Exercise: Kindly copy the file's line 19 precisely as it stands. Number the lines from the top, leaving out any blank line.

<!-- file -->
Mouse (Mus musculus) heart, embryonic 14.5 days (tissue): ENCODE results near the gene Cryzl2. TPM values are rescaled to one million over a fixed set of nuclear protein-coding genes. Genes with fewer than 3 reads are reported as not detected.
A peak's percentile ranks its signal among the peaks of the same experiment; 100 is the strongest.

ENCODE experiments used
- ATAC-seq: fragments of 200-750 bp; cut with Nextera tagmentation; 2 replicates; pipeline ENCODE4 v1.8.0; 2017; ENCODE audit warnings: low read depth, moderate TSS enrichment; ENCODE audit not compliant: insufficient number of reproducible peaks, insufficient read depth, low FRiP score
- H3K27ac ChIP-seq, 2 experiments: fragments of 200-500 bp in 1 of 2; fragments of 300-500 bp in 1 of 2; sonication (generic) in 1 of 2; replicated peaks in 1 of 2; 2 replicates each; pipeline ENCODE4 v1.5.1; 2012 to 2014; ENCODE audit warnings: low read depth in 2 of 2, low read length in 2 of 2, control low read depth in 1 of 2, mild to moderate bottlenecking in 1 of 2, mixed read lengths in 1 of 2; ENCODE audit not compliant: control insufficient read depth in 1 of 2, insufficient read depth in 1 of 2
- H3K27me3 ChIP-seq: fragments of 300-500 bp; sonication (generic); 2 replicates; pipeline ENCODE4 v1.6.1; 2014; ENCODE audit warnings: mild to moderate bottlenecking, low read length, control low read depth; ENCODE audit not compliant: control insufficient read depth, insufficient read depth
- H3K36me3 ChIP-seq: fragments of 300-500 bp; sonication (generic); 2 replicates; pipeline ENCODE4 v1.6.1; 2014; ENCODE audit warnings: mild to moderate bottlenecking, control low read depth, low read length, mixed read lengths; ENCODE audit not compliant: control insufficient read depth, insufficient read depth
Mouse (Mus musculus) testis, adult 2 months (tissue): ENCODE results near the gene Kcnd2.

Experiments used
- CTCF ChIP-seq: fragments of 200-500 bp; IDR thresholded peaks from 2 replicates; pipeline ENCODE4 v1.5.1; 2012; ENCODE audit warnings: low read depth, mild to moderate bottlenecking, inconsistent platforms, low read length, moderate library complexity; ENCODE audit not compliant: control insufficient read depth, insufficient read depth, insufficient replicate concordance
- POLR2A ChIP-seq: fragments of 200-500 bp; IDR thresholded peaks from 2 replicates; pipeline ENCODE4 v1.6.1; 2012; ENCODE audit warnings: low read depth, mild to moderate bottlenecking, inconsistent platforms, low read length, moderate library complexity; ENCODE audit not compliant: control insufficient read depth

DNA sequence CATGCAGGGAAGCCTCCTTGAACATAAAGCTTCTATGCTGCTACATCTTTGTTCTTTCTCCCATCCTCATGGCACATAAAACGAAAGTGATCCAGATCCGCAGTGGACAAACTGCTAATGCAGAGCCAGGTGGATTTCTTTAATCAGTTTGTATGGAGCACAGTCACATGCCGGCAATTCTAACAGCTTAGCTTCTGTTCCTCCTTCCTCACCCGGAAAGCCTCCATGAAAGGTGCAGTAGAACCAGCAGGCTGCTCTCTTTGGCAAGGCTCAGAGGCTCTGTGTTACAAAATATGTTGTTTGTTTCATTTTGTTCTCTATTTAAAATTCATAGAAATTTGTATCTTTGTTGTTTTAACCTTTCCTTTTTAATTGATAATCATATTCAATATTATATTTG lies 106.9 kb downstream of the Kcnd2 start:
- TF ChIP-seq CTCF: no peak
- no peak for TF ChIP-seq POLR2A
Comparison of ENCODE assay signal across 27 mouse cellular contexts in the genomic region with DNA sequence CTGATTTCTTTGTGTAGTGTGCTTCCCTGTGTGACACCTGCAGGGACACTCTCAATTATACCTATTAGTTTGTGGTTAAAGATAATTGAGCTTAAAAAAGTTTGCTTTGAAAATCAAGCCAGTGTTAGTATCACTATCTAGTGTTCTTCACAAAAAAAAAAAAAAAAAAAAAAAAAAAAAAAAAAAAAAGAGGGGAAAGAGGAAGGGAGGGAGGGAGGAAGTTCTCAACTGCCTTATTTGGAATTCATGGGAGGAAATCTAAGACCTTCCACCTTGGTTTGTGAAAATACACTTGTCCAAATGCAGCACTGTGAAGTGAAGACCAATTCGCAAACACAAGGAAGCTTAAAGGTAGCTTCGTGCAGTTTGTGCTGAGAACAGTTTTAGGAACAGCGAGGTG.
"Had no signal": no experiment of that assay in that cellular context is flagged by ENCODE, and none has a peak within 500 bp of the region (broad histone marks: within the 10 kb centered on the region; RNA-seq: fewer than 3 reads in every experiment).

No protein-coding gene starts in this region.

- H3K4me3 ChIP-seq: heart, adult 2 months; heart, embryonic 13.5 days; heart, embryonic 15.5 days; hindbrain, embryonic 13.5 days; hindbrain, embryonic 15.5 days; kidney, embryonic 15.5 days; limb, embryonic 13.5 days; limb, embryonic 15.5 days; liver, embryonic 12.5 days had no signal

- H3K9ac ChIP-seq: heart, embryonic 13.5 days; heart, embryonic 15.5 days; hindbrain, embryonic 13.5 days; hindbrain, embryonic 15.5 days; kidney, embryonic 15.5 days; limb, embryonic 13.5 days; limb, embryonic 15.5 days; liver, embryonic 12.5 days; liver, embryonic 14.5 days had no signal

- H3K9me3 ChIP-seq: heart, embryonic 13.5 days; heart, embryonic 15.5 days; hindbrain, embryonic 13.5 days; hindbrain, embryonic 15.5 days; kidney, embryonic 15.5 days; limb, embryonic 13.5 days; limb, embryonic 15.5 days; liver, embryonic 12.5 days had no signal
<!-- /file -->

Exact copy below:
- H3K9ac ChIP-seq: heart, embryonic 13.5 days; heart, embryonic 15.5 days; hindbrain, embryonic 13.5 days; hindbrain, embryonic 15.5 days; kidney, embryonic 15.5 days; limb, embryonic 13.5 days; limb, embryonic 15.5 days; liver, embryonic 12.5 days; liver, embryonic 14.5 days had no signal